So, we find ourselves on the Oslo airport to city express train. I’m still not sure how or why exactly this happened when we are rarely diverted from a trip into Italy under any circumstances so it seems particularly improbable to be heading to a place where the temperatures are (supposed to be) 10 or 15 degrees cooler and where the bloody sun shines all day and then most of the night. At least at this time of the year. And then it hardly puts in an appearance at all for the rest of the year.
Oslo, as it turns out, is actually much warmer than we expected. As is the case for the western part of Norway all the way up beyond the arctic circle thanks in part to the Gulf Stream keeping things warm. At this time of the year the city is on full on summer mode with all kinds of stuff happening and hordes of people out and about.
We had a wander around looking at some outstanding architecture, both modern and old (check out the opera house), and some history (not much…just enough to say we did) and ended up at a pop-up market on the waterfront. Fish and Chips and local beer. It was good but I got the uneasy feeling as things unfolded that the coming couple of weeks was going to require some reassessment of the budget and that as the day lengthened, even though the sun was still in view, evening wear was going to be distinctly “un-Tuscan”.
The thing about the climate here is interesting, as is the way people think about Norway and its social conscience and green image. Very green, very clean, very socially aware (except for the odd right wing nutter). Warming could disrupt the Gulf Stream and cool things down as all that ice in Greenland comes knocking at the door but on the other hand warming will…well…warm. So no one knows what to think.
Now we all think that Norwegians are doing their bit to address carbon emissions with all kinds of cool programs that rich countries can afford like encouraging people to buy Teslas (I saw more here than I have seen in my whole life prior to coming here). Fantastic and Green Party policy makers just love to love it. Norway has one of the worlds largest sovereign wealth funds driven almost entirely by royalty and tax revenue from North and Norwegian Sea oil and gas extraction and the wealth is still being generated. They also have whale meat on menus in many cafes and restaurants. I don’t care. In fact I am good with all this. I’m Just saying.
But. I digress. We liked Oslo. I thought that the house boat style saunas that you could rent were cool. These things had the whole wood fired sauna thing going on complete with smokey chimney and were motorised so you could drive them out into the sound and overheat in the sauna and then jump off into the cold water before driving back if you got the sequence right. We watched some guys having a good beer drinking session on one which kind of suggests that getting the sequence right isn’t a given. I’m just not sure of the wisdom in all of those things coming together in the one activity to be honest.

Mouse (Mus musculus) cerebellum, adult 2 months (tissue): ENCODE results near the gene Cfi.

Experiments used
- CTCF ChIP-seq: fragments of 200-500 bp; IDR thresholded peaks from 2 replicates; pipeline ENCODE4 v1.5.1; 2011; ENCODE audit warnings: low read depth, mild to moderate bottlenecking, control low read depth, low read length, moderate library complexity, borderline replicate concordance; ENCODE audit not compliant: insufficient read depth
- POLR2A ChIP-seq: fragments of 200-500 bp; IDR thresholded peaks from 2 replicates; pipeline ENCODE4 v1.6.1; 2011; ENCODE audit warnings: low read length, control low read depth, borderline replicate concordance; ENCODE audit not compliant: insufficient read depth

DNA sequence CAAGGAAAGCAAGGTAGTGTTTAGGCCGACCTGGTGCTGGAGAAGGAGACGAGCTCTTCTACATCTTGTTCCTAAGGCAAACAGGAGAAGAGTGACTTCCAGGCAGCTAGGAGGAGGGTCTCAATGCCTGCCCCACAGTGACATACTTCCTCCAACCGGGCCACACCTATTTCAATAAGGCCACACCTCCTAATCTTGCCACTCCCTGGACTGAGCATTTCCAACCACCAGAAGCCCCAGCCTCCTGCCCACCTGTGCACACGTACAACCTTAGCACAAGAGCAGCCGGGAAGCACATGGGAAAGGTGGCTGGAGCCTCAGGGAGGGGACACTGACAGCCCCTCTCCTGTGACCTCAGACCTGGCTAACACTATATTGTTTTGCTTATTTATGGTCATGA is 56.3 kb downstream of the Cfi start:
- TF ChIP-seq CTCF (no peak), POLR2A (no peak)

Of course I was awake at about 0500 the next morning because that’s when the sun started to make the hotel room blinds look pretty ineffective. That was to be the pattern for the next two weeks but that’s fine, I like to be up and at ‘em in the wee small hours.
That next morning we took the train out to Jessheim, a suburb near the airport and picked up our hotel room for the next two weeks. Actually it was more apartment than hotel room. Double bed, separate shower, en-suite bathroom, full kitchen, dining room. And four wheels. It was the only one left to rent. It was enormous…it reminded me of that stupid movie about the Millers with Jennifer Aniston in it. Driving it was like saddling up a reluctant donkey and being taken for a ride. We drove it to a supermarket to provision and I made parking it look like the admiral of the Pacific fleet parking his air craft carrier.
The real shock at the supermarket though was; NO WINE!!! What? No. Norway has some kind of arcane attitude to alcohol that requires them to go to a state monopoly to buy wine. It’s like Ontario but even worse. After forking out what seemed to be an inordinate sum for our non alcoholic provisions (except beer) we then had to saddle up and navigate the beast to one of these wine shops. That’s when the fun really started. A crazed lunatic thinking he is going without wine for the next two weeks behind the wheel, someone who has to turn maps upside down to read them in the navigators seat, narrow roads and no parking spaces long enough, and a vehicle that just wanted to do its own thing and take up a Mac truck sized portion of the road.
The good people of Oslo, bless their hearts, seem to take this stuff in their stride. Much better than we did I must say. Needless to say our fist night of “camping” was only about an hour out of the city. We did have wine, there was no danger of running out of daylight, and we had avoided any major incident.
I’m going to close it off here, post this one and then blog the two week trip next. Norway is actually an amazing and stunning country and I am not sure how the photos I can upload would actually do it justice.